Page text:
The British let very few Jews in. It was Haskel’s father’s wealth and influence that made it possible for them to escape.

But that does not mean Haskel did not face danger. It does not mean the Holocaust left him unscarred.

Haskel was 17 and he was the last one to get out. He stayed to take care of some family business. When Haskel did leave, it was an emergency and he had to get out right away. Relatives met him with money.
They bought him two things since he did not have them with him: a raincoat . . . a set of tefillin, so he could pray.

Haskel’s family had money, so he traveled in a second-class train car. The only other second-class passenger was a Catholic priest.

The priest could see that 17 year old Haskel was headed all the way to the border of Austria. He could see Haskel was leaving before the Germans arrived in Poland. He asked if Haskel was going to Palestine. When Haskel said yes, the priest said, There has been tragedy in Palestine. Jewish bombs have been killing Arabs. It’s terrible when Jewish bombs kill innocent Arabs.

Young Haskel replied to the priest, It is always a tragedy when innocent civilians who are not involved are killed.

At the next station a group of Polish soldiers got on the train. They saw Haskel and one of them said, Hey, there’s a Jew-boy sitting here. They harrassed young Haskel and the priest looked on. Finally, one of the soldiers opened a train window and said, Let’s throw the Jew-boy out the window. The train was moving 60 miles per hour.

Then the priest stood up and started yelling for the conductor. One of the soldiers, respecting a priest in this Catholic country, got the conductor for him. When the conductor came, the priest said, Are these men second-class passengers?

The conductor said, No, Father, but they are soldiers and we always let them travel second-class.

The priest said, I object. I want only second-class passengers in my car. That is why I paid for the ticket.

And with that, Haskel’s life was saved. The priest said to him, Someone who is against the shedding of innocent blood, I will not let his blood be shed.

And even once he got to Palestine, Haskel saw the tragedies of the war every day. He said, We were free but our hearts were bleeding because of everything that was going on in Poland. In Poland 3 million out of 3.3 million Jews were exterminated.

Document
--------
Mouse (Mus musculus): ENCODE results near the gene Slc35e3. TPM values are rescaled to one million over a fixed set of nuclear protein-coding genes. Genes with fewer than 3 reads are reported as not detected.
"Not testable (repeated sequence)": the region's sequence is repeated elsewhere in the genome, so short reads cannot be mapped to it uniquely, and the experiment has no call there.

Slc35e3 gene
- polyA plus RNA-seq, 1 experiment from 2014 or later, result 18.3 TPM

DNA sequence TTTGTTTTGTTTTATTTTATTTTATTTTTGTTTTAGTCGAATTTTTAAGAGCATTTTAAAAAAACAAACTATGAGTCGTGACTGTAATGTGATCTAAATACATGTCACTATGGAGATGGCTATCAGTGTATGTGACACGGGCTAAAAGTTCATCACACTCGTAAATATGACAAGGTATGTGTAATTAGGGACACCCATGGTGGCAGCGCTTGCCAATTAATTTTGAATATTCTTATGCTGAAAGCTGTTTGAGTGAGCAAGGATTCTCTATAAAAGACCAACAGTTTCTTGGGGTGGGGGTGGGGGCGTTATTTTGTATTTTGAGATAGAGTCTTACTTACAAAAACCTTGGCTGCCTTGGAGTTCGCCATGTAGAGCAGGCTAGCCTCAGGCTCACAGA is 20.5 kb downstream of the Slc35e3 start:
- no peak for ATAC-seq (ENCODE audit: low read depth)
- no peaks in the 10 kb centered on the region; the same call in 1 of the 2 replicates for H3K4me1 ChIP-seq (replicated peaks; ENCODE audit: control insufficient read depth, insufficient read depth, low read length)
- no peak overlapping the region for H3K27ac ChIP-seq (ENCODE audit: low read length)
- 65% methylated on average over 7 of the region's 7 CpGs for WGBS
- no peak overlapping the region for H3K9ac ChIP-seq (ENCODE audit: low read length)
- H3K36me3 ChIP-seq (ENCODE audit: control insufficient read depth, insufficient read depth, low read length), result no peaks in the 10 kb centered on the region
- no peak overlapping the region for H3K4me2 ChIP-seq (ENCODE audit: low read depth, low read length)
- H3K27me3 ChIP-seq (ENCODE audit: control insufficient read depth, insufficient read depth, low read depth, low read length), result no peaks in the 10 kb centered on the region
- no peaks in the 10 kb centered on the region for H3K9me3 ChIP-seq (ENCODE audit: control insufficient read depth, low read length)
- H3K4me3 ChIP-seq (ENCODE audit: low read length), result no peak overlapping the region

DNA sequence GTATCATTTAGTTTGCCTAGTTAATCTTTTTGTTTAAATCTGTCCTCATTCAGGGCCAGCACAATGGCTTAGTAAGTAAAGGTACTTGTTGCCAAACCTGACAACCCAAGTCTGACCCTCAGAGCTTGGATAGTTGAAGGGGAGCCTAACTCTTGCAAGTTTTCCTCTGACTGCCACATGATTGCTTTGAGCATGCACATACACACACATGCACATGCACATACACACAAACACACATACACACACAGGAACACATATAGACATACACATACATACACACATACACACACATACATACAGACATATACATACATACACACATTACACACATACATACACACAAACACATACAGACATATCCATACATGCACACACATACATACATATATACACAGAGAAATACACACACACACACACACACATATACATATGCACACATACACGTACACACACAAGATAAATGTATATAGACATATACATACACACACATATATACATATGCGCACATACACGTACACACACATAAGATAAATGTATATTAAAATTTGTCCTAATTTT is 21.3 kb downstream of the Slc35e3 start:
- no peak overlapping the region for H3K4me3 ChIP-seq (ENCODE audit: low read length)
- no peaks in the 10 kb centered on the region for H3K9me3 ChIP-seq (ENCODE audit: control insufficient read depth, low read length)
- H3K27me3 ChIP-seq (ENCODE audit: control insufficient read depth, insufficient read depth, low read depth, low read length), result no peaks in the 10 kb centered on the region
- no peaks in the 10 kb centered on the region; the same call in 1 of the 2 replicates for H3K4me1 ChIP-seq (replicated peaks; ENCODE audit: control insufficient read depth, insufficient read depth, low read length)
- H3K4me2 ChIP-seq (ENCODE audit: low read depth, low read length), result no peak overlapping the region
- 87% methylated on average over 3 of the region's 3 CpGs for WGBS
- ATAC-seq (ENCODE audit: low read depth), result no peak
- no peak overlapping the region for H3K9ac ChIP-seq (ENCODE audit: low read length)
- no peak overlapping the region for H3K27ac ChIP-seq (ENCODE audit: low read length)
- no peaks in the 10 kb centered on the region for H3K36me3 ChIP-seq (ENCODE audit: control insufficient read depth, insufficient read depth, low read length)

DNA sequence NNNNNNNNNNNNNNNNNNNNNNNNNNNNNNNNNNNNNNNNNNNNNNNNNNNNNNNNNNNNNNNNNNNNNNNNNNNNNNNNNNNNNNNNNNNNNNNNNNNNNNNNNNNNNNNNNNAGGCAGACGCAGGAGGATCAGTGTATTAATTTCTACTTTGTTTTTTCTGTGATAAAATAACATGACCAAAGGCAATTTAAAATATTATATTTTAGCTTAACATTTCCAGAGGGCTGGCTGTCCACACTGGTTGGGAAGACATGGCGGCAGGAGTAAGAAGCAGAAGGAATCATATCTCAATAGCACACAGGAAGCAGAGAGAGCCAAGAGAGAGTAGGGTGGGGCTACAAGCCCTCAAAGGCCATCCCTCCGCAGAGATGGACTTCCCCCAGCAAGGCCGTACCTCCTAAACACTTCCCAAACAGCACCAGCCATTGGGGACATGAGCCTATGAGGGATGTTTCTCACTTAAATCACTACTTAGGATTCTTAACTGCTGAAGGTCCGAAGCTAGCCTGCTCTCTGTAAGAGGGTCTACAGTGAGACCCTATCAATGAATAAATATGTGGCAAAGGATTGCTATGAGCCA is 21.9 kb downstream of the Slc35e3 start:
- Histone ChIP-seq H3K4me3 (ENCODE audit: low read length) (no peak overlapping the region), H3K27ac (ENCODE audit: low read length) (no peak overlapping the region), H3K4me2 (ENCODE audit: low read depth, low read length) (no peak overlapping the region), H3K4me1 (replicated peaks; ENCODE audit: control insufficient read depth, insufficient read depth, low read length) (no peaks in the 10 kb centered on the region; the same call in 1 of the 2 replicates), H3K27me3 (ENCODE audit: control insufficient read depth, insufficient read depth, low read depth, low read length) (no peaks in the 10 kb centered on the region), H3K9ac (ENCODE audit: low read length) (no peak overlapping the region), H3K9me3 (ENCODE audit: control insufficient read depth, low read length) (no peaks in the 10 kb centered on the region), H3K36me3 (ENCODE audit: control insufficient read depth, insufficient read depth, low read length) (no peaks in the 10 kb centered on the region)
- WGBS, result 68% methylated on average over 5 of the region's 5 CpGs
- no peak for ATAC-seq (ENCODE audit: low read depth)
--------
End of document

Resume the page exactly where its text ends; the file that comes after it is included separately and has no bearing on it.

The tragedy of the war for Haskel focused on one cousin and childhood friend, Israel Chaim. Israel was an intelligent and pleasant boy. When Haskel was 13 and Israel 10, the boy came to visit and announced very excitedly, I have met Haskel’s future CHOLLEH (bride). Haskel was surprised.

He said, Oh, and who is she?

Israel smiled and said, Every girl I have seen would like to be your CHOLLEH.

A year after his Bar Mitzvah, Israel was dead at the hands of the Nazis. The now aged Rabbi Haskel Besser says he still misses him.

When you listen to Rabbi Besser tell stories of the Holocaust, as the author of his biography did, you will be surprised by something. He mostly tells stories of the little good deeds people did. Some were great and very risky. Others were small things, but they were small things that helped save lives.

A Gestapo officer tipped them off they should leave Germany.

A priest spoke up and saved Haskel’s life.

A German officer looked the other way so a woman in Haskel’s family could escape.

A father, being sent to the gas chambers, reminded his son as he was being led away what page they were studying in a Torah commentary.

If you are familiar with Post-Holocaust Theology, then you know that Christian and Jewish writers have said the Holocaust may have killed 6 million Jews along with others such as Gypsies, the mentally handicapped, Poles, and homosexuals, but there was one other important death. These theologians say the Holocaust killed God.

People have said to Rabbi Besser, Surely if the Holocaust teaches us anything it is that there is no God, and there is no God watching over the Jews.

Rabbi Besser says just the opposite, What happened to the Jews is more proof that there is a God and we are his people.

For Rabbi Besser it is stories like the father who reminded his son to continue reading in the Torah commentary while the father was being led off to die that prove God. There are stories like a group of men who smuggled in a set of tefillin and took turns praying in secret with them.

Rabbi Besser sees a religious reason behind the Holocaust. Hitler wanted to believe that there was a higher power, he didn’t say God, who favored the Aryan race. What really infuriated Hitler was not Jewish wealth. In Germany, industry was not controlled at all by Jews. Only 1% of the German population was Jewish. It was for a religious reason that Hitler killed Jews.

It was because Aryans could not be the Chosen Race if the Jews were God’s Chosen People.

The Holocaust was the Jews being slaughtered because they were the Chosen. Rabbi Besser says, I would never condemn anyone who suffered and lost faith. I feel sorry for them because religion can make life much more comfortable. Not being religious offers a life that can be filled with doubts, worry, and pessimism about the future. I never doubted God’s devotion to the Jewish people, but that doesn’t mean I understand everything.